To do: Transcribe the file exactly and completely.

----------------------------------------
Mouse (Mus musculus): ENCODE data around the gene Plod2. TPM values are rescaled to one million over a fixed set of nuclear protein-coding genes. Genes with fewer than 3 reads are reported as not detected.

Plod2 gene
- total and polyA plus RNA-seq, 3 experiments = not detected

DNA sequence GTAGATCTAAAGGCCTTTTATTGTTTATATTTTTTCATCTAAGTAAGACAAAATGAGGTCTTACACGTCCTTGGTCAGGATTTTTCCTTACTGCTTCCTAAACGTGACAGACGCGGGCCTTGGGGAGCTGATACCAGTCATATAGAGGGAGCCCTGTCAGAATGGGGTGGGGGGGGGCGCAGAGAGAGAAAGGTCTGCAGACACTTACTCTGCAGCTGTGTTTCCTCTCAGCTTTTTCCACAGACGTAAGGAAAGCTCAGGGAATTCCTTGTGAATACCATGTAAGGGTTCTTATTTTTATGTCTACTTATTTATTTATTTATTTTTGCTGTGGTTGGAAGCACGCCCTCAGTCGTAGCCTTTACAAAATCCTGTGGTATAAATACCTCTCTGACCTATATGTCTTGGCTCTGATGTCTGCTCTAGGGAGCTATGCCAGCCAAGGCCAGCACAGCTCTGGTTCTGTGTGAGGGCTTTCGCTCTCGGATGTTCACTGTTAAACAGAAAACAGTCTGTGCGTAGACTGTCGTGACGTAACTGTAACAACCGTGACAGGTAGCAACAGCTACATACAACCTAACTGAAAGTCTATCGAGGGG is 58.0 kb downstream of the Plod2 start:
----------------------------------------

Mouse (Mus musculus): ENCODE data around the gene Plod2. TPM values are rescaled to one million over a fixed set of nuclear protein-coding genes. Genes with fewer than 3 reads are reported as not detected.

Plod2 gene
- total and polyA plus RNA-seq, 3 experiments = not detected

DNA sequence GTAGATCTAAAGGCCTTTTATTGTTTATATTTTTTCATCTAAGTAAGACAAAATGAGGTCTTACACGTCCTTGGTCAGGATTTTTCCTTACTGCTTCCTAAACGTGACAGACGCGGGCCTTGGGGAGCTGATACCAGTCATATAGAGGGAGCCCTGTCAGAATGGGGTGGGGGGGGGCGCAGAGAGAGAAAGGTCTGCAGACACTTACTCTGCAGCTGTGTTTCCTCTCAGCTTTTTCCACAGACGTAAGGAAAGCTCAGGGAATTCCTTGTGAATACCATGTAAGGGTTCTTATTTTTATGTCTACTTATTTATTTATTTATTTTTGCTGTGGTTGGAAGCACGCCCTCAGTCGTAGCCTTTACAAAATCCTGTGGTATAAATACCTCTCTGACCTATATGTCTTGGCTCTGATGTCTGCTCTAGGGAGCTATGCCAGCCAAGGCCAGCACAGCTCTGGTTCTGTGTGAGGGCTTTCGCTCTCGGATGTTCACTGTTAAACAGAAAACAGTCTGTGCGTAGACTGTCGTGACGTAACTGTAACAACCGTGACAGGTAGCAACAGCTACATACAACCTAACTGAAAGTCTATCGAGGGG is 58.0 kb downstream of the Plod2 start: